Fourth-year medical student, Mickey McDonough visited chemistry and anatomy classes in rural Minnesota to demonstrate suture techniques and answer questions on careers in health care.
Last year, Mickey McDonough participated in the Medical School’s Rural Physician’s Associate Program (RPAP), a nine-month, community-based educational experience for third-year medical students who live and train in rural communities across Minnesota and western Wisconsin. RPAP students experience hands-on learning. They work with SimPORTAL, now a part of M Simulation, twice throughout the nine-month program and learn different procedures like skin prepping, how to place an IV, stitch together a laceration, and prepare and maintain a sterile field. They are later tested on these skills while interacting with a hybrid patient who presents with injuries after an accident. They are observed by faculty and evaluated in real-time.
With this repertoire of skills under her belt, Mickey gave a tutorial recently to 60 students at Waterville-Elysian-Morristown High School on how to properly close a laceration. Waterville is a small town in Southern Minnesota with a population of approximately 1,867 people. There are few clinics in Waterville and less than a handful of medical providers. The nearest city, Mankato is 22 miles away.
Mickey’s husband, Jon, is one of the science teachers at Waterville-Elysian-Morristown, which has a focus on STEM this year. They discussed opportunities for students to gain more STEM exposure as many are unfamiliar with the different career options or what training entails.
“I got the original idea for classroom engagement with the Brain Awareness program, as part of the curriculum on the Duluth campus, and enjoy finding different ways to connect with each class that my husband has through their interests in medicine,” said Mickey.
M Simulation lent equipment for the suturing demonstration. They have expertise in all aspects of conducting simulations – from developing scenarios based on cutting-edge research, to utilizing standardized patients and human patient simulators, to the science behind effective debriefing and evaluation. They are committed to community outreach and serve University faculty, staff, and students as part of health sciences curriculum and continuing professional development.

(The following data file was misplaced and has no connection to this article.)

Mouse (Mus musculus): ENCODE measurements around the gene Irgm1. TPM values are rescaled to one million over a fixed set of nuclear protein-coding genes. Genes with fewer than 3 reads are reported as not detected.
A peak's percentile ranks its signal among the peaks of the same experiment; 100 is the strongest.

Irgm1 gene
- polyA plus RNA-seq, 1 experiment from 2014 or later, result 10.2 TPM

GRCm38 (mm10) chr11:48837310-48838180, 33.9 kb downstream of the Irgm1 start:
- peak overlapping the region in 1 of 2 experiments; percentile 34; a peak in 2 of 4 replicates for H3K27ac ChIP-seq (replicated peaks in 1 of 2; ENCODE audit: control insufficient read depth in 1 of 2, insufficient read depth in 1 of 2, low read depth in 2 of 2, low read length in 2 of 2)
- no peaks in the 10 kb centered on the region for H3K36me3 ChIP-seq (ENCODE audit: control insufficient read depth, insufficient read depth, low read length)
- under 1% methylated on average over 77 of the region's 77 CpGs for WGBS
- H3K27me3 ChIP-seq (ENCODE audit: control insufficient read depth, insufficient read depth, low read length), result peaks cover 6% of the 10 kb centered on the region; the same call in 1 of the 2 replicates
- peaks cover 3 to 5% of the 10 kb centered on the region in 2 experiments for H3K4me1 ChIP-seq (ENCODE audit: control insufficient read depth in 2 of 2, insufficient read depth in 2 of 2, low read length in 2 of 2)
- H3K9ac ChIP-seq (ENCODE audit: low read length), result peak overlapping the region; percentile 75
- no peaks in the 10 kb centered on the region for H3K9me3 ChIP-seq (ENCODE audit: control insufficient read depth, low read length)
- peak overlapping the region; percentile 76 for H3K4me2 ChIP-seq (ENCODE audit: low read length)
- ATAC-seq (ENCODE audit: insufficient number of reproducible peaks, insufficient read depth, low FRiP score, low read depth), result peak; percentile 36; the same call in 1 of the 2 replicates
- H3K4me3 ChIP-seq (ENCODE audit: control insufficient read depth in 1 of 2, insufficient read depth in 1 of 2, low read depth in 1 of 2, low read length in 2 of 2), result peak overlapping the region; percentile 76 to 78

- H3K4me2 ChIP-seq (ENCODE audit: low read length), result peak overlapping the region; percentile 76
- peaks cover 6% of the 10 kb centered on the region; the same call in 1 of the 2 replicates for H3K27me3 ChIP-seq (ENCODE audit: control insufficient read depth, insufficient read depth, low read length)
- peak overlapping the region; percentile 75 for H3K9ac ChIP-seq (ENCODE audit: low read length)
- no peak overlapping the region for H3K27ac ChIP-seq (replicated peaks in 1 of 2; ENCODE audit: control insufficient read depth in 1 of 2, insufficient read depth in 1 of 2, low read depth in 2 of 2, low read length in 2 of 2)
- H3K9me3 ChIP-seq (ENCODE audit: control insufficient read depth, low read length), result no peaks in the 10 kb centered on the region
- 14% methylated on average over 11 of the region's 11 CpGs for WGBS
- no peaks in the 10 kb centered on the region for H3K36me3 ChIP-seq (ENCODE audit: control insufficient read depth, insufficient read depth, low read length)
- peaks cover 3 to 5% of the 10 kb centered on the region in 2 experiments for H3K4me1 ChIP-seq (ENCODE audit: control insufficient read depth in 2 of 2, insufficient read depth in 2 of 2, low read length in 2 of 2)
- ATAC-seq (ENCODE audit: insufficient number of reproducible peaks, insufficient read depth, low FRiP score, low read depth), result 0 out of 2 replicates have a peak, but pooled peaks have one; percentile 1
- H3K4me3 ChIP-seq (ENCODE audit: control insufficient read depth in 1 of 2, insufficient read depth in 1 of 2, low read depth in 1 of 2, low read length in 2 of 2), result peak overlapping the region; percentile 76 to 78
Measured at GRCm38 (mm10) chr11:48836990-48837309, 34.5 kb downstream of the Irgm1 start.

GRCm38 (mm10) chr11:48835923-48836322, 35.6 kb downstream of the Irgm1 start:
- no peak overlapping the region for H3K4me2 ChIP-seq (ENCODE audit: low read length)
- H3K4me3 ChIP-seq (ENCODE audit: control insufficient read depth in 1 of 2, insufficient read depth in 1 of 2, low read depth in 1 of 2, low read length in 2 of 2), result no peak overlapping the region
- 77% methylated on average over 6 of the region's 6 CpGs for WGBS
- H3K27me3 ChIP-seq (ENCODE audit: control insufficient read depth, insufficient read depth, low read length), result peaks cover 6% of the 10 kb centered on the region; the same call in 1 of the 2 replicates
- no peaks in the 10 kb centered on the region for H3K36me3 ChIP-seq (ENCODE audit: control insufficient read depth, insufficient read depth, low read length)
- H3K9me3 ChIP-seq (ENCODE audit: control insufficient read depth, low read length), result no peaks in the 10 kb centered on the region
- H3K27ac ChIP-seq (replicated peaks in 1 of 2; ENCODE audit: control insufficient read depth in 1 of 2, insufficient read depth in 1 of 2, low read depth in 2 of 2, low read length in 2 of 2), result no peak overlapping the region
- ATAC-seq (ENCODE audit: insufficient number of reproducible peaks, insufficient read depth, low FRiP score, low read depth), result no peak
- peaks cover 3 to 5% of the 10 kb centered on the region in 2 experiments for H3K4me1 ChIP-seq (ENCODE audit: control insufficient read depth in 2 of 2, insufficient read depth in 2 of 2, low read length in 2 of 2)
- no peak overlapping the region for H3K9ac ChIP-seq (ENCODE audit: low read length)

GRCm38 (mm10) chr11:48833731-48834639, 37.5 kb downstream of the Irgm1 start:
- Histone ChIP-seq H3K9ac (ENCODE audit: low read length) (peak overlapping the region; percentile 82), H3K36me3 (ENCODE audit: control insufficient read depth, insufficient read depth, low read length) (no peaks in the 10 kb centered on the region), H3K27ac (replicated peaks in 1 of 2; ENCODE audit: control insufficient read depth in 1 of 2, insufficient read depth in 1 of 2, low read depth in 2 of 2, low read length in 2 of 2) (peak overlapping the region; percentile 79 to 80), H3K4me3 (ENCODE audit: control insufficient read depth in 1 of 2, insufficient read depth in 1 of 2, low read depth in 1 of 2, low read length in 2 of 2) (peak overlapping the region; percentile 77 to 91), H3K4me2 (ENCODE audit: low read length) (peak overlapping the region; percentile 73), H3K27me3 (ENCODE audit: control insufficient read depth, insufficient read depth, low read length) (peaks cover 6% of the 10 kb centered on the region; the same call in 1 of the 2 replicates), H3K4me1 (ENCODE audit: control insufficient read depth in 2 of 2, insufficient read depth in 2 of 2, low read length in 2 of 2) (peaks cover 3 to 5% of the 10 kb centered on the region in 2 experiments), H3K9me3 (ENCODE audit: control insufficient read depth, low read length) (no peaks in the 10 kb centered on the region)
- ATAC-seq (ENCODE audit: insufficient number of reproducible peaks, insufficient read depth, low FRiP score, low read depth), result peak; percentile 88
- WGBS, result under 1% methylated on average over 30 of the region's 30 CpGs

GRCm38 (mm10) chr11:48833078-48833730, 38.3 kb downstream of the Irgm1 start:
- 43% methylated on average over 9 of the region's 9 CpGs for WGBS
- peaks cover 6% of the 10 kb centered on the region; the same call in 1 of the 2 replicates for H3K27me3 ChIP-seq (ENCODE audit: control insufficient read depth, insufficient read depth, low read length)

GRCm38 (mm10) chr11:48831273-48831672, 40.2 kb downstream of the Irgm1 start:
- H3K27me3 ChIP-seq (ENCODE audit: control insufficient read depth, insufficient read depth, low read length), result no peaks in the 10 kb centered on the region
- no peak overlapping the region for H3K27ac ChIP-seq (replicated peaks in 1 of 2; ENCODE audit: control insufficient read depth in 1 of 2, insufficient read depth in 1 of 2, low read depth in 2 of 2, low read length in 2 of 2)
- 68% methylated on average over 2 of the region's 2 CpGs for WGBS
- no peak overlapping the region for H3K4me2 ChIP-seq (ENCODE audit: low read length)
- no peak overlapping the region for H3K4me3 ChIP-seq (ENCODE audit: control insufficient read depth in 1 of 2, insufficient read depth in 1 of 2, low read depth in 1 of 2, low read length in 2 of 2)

During the visit to the high school, Mickey asked students what they were most interested to learn and many responded with “hands-on procedures.”
The day before, Jon and other local teachers showed students a YouTube video and a suture lab handout to help familiarize them with the different instruments and techniques for the presentation. Mickey used a scalpel to make incisions on pig feet and fetal pigs. High school students were given time to close the laceration with suture material such as iris scissors, needle drivers, and Adson forceps, while Mickey guided them and helped answer any questions. Grapefruit and bananas were available for students that were uncomfortable with animal subjects. High school students were engaged in the presentation and asked insightful questions about the different responsibilities of advanced practice providers versus physicians, the variety of specialties, and schooling required.
Mickey is interested in pursuing more opportunities for engagement at the rural high school and hopes to do another health care workshop on a different topic in the spring.
“I thoroughly enjoyed teaching the students how to suture at Waterville-Elysian-Morristown and answering their questions about health care careers and training,” said Mickey. “It was fun to see them gain confidence and hear their perspectives on health care.”